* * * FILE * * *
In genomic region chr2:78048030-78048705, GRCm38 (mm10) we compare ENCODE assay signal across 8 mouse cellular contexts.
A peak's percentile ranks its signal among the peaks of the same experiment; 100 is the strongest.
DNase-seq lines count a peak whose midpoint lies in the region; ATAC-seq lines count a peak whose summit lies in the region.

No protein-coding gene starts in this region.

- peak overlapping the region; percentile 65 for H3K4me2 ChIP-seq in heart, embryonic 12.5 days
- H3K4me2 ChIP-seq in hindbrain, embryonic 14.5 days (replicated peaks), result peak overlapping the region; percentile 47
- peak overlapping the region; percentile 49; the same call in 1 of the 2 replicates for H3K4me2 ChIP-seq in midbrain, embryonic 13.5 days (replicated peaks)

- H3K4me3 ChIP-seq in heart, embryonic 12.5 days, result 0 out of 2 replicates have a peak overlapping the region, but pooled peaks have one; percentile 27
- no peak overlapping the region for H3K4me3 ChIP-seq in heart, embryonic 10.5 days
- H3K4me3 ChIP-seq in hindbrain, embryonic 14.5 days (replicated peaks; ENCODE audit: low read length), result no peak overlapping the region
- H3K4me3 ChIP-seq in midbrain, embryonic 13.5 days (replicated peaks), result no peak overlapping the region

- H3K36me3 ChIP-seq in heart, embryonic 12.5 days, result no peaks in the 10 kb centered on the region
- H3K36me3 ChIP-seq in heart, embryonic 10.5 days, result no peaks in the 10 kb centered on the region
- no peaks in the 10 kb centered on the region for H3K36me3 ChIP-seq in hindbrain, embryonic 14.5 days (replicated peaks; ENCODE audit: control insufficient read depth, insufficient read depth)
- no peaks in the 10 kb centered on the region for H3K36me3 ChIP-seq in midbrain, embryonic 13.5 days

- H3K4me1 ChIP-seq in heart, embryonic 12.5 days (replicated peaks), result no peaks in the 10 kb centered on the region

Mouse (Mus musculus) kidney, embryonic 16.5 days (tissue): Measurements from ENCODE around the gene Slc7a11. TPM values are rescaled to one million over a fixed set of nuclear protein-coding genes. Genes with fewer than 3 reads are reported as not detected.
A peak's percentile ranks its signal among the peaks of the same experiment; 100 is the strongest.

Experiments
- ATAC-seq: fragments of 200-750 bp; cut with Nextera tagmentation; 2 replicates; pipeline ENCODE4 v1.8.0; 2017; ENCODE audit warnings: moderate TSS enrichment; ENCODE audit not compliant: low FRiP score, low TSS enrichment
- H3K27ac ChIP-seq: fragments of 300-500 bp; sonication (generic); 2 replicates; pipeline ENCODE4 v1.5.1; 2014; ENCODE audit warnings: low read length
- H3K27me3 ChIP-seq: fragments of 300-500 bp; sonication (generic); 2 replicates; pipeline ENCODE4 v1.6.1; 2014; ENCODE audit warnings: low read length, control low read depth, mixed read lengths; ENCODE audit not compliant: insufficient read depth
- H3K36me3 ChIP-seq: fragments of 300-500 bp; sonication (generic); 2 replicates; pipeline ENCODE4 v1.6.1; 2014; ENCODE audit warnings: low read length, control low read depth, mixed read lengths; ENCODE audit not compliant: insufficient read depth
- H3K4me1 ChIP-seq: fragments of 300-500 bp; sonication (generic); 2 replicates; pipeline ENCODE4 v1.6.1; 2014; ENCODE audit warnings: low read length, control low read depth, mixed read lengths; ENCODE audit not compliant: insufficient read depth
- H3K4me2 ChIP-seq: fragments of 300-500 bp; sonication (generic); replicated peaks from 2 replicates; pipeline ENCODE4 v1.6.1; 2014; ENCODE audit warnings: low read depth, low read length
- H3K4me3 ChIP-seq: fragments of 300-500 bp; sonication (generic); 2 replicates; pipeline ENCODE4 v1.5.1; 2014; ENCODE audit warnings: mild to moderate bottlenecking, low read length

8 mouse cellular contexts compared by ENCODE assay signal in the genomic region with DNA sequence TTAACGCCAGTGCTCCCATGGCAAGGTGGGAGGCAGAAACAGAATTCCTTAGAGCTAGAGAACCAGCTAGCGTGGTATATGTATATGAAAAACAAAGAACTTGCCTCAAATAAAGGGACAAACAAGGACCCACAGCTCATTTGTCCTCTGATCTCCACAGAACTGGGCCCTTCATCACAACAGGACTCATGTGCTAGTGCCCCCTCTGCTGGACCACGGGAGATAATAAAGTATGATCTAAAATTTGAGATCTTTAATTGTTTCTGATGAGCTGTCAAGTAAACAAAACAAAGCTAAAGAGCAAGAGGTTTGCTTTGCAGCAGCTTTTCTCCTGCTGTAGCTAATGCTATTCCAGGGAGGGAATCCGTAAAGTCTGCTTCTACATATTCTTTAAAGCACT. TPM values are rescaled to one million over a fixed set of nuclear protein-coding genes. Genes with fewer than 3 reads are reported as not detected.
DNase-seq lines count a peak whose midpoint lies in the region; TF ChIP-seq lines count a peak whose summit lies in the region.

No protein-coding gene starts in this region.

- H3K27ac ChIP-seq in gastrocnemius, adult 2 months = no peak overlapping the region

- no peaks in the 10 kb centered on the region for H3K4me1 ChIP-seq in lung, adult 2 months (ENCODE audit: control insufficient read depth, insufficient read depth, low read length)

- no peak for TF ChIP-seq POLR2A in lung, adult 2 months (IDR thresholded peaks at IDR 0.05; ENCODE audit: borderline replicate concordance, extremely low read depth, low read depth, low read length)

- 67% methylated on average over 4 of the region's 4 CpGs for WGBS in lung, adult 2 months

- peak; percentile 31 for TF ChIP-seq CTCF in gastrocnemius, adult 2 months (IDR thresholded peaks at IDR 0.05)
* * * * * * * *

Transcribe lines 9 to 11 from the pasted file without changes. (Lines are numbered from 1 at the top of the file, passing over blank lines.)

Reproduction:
- no peak overlapping the region for H3K4me3 ChIP-seq in heart, embryonic 10.5 days
- H3K4me3 ChIP-seq in hindbrain, embryonic 14.5 days (replicated peaks; ENCODE audit: low read length), result no peak overlapping the region
- H3K4me3 ChIP-seq in midbrain, embryonic 13.5 days (replicated peaks), result no peak overlapping the region